Because I loved you, I thought I could peel whole pages 
off the calendar and burn your name into all the flesh 
of coming seasons and yet not be touched by it, 
and that you would leave a light shining when you came. 
Once again I become your servant, nursemaid, protector; 
see you expecting and inviting, not lying on formica: white 
and all alone; then me still waiting for a miracle to set us free. 
How we had eloped into that solitude, at first; how we 
had forgotten everything short life had taught us: that god 
keeps a running sword well heated; how we began 
long ago, it seems, living this nostalgia. 
When you prey on me to let all of you out and yet leave 
the moans behind me, I hear one scream, grow as loud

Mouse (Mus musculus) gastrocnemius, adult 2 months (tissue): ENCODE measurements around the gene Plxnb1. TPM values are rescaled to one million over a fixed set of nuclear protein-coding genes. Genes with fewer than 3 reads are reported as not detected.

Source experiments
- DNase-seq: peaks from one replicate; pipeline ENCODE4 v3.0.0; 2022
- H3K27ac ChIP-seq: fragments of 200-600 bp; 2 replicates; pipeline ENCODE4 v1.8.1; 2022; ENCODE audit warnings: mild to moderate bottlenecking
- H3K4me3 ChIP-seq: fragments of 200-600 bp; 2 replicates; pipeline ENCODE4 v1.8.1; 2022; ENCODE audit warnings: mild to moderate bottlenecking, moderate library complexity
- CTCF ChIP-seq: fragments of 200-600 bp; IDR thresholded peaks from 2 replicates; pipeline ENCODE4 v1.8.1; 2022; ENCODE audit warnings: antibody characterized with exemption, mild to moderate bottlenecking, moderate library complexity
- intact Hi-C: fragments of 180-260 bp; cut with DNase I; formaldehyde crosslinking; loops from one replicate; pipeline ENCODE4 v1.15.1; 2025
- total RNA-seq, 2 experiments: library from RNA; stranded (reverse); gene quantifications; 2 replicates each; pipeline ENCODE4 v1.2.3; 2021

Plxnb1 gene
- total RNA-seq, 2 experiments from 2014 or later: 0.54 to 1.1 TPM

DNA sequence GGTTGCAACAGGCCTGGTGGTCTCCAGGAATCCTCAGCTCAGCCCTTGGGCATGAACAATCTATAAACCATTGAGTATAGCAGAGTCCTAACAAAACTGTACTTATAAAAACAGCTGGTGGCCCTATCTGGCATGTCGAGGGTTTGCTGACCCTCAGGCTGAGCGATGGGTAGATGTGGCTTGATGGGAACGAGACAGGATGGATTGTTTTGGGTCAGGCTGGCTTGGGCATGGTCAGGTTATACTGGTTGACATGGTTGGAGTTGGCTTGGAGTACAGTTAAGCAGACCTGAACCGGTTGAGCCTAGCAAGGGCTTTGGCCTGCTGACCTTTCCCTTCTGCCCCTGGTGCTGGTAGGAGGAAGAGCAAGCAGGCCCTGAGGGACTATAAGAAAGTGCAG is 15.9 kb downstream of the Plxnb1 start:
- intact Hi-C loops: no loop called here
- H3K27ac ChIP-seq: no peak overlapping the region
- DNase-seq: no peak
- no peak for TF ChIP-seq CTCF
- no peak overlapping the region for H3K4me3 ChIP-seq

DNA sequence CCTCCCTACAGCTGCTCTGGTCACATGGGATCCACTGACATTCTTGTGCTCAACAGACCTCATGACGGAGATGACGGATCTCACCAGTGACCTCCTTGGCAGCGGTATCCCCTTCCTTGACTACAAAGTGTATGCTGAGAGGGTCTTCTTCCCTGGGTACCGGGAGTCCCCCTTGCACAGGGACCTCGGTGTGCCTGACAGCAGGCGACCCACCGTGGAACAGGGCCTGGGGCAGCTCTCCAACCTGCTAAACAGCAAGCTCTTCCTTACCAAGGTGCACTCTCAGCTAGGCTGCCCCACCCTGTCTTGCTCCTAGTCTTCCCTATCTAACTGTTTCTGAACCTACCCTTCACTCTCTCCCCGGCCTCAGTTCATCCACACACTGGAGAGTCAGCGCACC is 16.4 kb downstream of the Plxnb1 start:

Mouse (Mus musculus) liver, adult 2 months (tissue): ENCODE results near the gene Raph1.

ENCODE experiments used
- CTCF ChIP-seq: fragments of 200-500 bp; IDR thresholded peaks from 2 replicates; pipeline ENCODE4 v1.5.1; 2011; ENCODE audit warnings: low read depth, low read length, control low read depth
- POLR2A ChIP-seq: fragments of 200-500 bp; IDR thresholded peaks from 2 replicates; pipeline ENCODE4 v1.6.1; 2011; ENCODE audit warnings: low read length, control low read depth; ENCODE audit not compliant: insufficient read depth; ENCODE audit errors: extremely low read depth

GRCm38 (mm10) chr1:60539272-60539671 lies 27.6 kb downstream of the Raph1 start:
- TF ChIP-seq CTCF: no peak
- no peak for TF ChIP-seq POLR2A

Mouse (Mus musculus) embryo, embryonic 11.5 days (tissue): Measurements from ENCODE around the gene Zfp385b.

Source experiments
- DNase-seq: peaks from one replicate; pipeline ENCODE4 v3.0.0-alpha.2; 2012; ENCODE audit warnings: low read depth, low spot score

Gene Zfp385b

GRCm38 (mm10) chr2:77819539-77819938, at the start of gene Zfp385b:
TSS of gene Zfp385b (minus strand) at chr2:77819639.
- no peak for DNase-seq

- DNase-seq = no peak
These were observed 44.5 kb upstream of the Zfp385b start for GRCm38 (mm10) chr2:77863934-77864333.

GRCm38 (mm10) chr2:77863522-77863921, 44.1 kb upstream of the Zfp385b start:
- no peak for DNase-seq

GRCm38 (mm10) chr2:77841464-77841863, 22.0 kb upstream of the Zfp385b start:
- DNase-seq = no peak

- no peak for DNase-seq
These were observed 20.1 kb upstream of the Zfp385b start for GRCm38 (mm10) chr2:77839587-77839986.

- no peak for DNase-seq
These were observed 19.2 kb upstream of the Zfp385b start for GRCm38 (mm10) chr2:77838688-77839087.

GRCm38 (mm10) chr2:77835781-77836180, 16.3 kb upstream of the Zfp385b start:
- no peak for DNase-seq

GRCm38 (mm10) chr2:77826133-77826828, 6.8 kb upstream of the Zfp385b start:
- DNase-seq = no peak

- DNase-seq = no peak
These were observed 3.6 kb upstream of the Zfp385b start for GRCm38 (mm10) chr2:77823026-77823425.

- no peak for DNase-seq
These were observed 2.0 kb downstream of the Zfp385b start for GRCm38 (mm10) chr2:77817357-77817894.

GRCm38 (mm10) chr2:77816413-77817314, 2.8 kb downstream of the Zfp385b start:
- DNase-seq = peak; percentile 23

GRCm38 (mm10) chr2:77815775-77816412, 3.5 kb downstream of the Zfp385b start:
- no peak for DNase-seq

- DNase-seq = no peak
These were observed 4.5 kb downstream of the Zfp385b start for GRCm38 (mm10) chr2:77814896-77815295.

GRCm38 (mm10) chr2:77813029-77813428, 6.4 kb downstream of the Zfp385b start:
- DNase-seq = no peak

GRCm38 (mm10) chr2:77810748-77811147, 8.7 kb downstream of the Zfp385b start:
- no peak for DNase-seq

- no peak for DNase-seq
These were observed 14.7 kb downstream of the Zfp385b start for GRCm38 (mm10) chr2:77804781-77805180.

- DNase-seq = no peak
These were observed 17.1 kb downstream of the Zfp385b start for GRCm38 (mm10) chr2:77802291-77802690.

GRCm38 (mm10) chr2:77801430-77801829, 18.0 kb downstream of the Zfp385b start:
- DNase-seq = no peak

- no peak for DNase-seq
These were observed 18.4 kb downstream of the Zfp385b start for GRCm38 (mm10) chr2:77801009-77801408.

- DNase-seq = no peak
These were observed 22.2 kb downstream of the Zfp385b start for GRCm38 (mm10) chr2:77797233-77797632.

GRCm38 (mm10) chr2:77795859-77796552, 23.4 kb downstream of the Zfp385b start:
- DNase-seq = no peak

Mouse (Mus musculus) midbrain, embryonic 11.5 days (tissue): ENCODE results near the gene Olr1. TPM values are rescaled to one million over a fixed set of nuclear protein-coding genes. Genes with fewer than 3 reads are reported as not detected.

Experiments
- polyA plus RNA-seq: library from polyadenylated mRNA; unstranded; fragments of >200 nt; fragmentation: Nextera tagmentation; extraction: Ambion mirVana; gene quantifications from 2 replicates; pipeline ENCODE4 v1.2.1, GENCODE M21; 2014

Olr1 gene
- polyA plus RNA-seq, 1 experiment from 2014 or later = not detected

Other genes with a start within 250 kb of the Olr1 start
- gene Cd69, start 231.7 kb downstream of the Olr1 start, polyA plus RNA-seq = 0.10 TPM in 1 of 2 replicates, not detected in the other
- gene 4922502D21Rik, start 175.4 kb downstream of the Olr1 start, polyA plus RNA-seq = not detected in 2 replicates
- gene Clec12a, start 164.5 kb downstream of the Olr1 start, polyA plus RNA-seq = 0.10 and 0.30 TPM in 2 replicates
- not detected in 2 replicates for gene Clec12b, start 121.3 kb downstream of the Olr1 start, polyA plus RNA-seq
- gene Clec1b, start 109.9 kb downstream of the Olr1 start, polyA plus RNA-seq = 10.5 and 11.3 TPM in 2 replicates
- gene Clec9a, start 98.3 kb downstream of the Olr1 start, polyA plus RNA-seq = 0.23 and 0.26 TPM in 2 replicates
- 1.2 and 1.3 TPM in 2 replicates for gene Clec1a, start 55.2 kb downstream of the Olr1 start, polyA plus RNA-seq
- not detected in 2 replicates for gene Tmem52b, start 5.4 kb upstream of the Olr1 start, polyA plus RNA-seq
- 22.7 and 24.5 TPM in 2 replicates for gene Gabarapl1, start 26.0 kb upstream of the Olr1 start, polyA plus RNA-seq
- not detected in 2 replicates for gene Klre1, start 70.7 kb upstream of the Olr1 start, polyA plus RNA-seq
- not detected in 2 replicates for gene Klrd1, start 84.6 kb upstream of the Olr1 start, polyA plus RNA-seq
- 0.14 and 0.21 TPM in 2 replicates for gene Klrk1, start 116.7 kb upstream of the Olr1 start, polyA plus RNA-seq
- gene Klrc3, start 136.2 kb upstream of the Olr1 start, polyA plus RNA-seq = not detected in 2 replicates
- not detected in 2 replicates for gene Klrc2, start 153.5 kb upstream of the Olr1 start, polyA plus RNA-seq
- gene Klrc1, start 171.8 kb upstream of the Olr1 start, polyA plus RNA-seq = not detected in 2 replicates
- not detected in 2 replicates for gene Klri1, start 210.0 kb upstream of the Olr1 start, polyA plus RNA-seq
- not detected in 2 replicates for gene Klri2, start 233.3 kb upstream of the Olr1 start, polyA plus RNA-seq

as a stumper's sermon on repeal, or an apostle's speech 
on what's not allowed, or the doctor's precise whispered view 
on all the last things we're not supposed to feel: 
  like hope or the hands that knot the shroud. 

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Editor's Note


SNR's Writers


John Mundt is a poet and writer living in New York City.  Previously published work has appeared in The New York Quarterly, Euphony, The Pittsburgh Quarterly, Ink, SNReview, Art & Understanding, The Pebble Lake, Change, Diagram and The Pedestal.  He has a degree in journalism from St. Bonaventure University and a masters in media from New York University.

Copyright 2005, John Mundt. This work is protected under the U.S. copyright laws. It may not be reproduced, reprinted, reused, or altered without the expressed written permission of the author.